Jay-Z has been making the media rounds to discuss the two-day Made in America festival he'll be hosting Labor Day weekend in Philadelphia. No doubt by then, more artists will have weighed in with their thoughts on the upcoming election, but one topic won't be up for debate at the event.

"What people do in their own homes is their business and you can choose to love whoever you love," Jay-Z told CNN. "That's their business."

ALSO:

Musical moments with U.S. presidents

Campaign music: Politicians are playing their song

Parsing President Obama's mixtape: POTUS on Spotify

-- Todd Martens

Image: Jay-Z at the press conference for his Made in America festival. Credit: Associated Press.

Watch it now: Jay-Z and Beyoncé's baby on 'Saturday Night Live'

"Saturday Night Live" has been on target lately with its music-world sketches. Latest case in point: This weekend's hilarious bit involving hip-hop power couple Jay-Z and Beyoncé's new addition to the world, their baby girl Blue Ivy.

The comedy institution hasn't always been tapped into the beat. Don't hold us to historical record here, but it seems as if there was a long and lonely time, where cold winds blew across the empty plains of "SNL," in terms of pop stars and their endless foibles. Talk about missed opportunities! (And no, just for the record, a smarmy Justin Timberlake pretending to wrap his private parts in a box doesn't count, as awesome as it was.)

A few weeks ago, Kristin Wiig took to Seth Meyers' "Weekend Update" as Lana Del Rey, to defuse the backlash that exploded on the torchy singer after singing a couple of songs that either flopped, confused or mesmerized, depending on your position. "Based on the public's response," Wiig-as-Lana tells Meyers, "I must have clubbed a baby seal while singing the Taliban national anthem."

This weekend's sketch doesn't handle something nearly as contentious. At the center of it all is a well-coiffed Blue Ivy, in her crib, feted by a variety of famous visitors -- a parade, it turns out, of top-notch imitations from the "SNL" cast, including a suitably awkward Bon Iver, played by Timberlake sporting a fake bald pate.

We won't ruin the best moments for you, but we wish we had Jay Pharoah hanging around the Pop & Hiss office, ready at a second's command to launch into his spot-on Jay-Z "ha-ha-ha-ha, YEP!" call.

RELATED:

'SNL' introduces the world to Lana Del Rey

Bon Iver on 'SNL': Indie-pop at its most easy-listening

Jay-Z celebrates his 'greatest creation' in new song 'Glory'

-- Margaret Wappler

 

 

 

Jay-Z celebrates his 'greatest creation' in new song 'Glory'

"You're my child of a child from Destiny's Child."

Bey_jay

With the Internet still abuzz over the delivery of Beyoncé and Jay-Z’s firstborn, Blue Ivy Carter, the rapper did what any excited new papa would do: He released a song.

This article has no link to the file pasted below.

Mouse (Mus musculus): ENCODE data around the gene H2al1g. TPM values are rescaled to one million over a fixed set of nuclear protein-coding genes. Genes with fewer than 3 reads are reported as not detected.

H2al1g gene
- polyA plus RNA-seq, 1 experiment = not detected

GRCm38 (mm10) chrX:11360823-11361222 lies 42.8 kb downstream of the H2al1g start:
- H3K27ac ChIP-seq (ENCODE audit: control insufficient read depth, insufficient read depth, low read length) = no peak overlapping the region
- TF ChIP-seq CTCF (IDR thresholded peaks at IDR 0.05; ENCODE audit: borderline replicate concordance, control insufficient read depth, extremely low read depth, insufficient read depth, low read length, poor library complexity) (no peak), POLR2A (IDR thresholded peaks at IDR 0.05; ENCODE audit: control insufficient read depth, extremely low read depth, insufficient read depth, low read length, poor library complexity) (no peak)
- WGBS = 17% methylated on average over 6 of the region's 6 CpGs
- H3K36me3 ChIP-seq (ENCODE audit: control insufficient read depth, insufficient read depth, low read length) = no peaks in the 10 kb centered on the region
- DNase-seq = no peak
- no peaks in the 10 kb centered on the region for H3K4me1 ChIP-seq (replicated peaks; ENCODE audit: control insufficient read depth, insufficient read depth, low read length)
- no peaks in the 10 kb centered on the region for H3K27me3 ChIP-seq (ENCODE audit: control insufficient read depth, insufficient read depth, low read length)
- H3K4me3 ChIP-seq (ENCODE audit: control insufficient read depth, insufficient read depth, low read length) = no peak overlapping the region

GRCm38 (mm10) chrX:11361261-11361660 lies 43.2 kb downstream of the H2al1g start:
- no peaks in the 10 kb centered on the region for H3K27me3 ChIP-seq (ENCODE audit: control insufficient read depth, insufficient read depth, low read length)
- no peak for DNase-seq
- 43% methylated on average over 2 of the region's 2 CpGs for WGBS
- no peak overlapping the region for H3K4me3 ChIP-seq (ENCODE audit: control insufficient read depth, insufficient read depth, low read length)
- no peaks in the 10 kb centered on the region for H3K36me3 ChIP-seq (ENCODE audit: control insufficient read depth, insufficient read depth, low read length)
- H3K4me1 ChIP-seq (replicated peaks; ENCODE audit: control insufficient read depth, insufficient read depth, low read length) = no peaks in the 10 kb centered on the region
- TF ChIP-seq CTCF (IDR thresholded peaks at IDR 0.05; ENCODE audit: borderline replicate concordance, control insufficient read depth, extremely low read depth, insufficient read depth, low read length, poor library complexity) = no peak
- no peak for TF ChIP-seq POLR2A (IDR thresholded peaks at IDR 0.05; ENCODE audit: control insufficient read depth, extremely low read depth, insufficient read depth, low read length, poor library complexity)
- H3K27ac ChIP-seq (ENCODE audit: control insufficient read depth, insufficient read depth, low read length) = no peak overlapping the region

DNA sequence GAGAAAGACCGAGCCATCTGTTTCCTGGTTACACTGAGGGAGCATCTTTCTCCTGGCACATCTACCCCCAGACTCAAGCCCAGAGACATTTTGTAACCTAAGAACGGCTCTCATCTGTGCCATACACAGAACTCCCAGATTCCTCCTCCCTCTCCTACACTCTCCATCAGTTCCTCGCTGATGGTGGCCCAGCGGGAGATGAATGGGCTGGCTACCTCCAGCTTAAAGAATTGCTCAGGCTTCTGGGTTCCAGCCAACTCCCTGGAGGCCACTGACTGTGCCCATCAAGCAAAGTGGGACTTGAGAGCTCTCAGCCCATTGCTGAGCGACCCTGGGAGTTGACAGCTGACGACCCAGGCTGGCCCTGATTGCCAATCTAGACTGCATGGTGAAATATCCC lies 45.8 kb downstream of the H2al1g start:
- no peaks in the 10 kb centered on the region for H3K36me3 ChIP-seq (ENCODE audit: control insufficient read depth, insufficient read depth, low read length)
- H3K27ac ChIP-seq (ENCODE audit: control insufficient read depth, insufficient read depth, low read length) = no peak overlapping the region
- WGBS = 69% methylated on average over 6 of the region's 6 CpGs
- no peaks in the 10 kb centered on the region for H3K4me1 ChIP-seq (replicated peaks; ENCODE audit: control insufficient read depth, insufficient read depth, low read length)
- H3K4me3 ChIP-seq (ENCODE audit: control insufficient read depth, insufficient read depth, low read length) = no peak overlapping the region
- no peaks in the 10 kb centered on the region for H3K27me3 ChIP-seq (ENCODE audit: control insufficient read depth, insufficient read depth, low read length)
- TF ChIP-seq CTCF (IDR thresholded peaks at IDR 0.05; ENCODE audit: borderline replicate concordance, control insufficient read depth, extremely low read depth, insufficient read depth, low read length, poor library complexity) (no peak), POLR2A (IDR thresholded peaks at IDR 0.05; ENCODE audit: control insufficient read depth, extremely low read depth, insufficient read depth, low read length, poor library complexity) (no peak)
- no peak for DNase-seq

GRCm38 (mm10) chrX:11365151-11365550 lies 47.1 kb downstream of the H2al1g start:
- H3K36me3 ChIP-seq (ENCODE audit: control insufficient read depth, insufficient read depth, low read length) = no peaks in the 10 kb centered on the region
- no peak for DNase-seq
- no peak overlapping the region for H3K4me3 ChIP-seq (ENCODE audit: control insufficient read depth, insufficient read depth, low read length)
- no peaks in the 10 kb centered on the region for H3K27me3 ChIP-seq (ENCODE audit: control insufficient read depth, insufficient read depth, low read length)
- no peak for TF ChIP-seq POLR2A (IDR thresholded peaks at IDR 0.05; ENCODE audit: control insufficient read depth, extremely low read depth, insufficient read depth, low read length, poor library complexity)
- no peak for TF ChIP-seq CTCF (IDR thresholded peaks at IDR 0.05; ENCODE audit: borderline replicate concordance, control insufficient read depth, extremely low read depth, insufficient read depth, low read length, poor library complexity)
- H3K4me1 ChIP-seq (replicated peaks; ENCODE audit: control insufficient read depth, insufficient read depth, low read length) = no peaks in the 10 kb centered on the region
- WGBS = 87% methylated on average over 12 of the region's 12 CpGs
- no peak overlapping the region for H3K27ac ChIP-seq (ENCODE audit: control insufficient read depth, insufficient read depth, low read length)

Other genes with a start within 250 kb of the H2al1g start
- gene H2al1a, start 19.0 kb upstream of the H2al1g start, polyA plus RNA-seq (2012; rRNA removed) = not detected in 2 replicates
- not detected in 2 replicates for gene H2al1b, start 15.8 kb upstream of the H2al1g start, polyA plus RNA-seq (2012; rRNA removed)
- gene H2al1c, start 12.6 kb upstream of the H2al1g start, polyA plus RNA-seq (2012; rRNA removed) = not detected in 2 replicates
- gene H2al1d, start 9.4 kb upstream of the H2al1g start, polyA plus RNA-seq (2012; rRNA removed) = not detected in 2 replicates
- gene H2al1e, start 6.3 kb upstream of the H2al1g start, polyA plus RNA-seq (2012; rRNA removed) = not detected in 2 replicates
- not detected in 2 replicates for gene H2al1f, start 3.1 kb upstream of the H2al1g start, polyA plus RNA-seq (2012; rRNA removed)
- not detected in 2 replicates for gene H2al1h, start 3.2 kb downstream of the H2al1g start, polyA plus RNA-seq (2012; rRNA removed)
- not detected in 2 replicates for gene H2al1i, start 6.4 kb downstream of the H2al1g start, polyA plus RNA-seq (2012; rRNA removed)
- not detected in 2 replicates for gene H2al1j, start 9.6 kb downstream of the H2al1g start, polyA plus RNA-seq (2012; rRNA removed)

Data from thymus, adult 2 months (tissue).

The tribute track, "Glory," made its debut on Jay’s website, Life and Times, on Monday -- only two days after his little girl made her debut (reportedly in style at a private wing in New York’s Lenox Hill Hospital). In the post, there's a photo of the Empire State Building and the words "Life just got REALLY good."

Jay-Z has been notoriously mum on his relationship with Beyoncé, and his emotional verse on his “greatest creation” dug deep into the couple’s struggles to conceive a child, revealing that Bey previously suffered a miscarriage.

“False alarms and false starts, all made better by the sound of your heart. All of the pain of the last time, I prayed so hard it was the last time,” he rapped. “You don’t yet know what swag is, but you was made in Paris and Mama woke up the next day and shot an album package.”

Just when the song couldn’t get cuter (there’s plenty of one-liners to pull at your heartstrings), Jay even gives “Daddy’s little girl” her first feature as he recorded her cries for the end of the track. He even shouts out his long fallen friend Biggie by crediting her, B.I.C.

Take a listen to the track here, and we dare you not to get misty eyed. 

ALSO:

J. Cole gets off sidelines with album, Grammy nod

Allen Stone aims to change perception of soul singers

Best of 2011 in local hip-hop and R&B: Gerrick D. Kennedy

-- Gerrick D. Kennedy

Twitter.com/GerrickKennedy

Photo: Jay-Z and Beyoncé in a file photo. Credit: Emmanuel Dunand/AFP/Getty Images

U2 is tops again in concert and music-sales revenue

The Irish band tops Taylor Swift, Lady Gaga for concert and music-sales revenues.

Bono-U2
Demonstrating that there's no substitute for the live concert experience, U2 has once again taken the crown in Calendar's annual Ultimate Top 10, a ranking that combines concert revenue with sales of recorded music.

U2 amassed $160.8 million for 2011, well ahead of runner-up Taylor Swift, whose combined earnings came to $126.8 million. Lady Gaga was the only other act to top $100 million, posting $109.4 million to place third. Country music road warrior Kenny Chesney landed in fourth place with $98.5 million. The year's blockbuster album and singles sales champ, Adele, pulled in at fifth place with $92.8 million, a figure that certainly would have been higher if vocal cord problems hadn't forced her to cancel big chunks of her 2011 tour itinerary.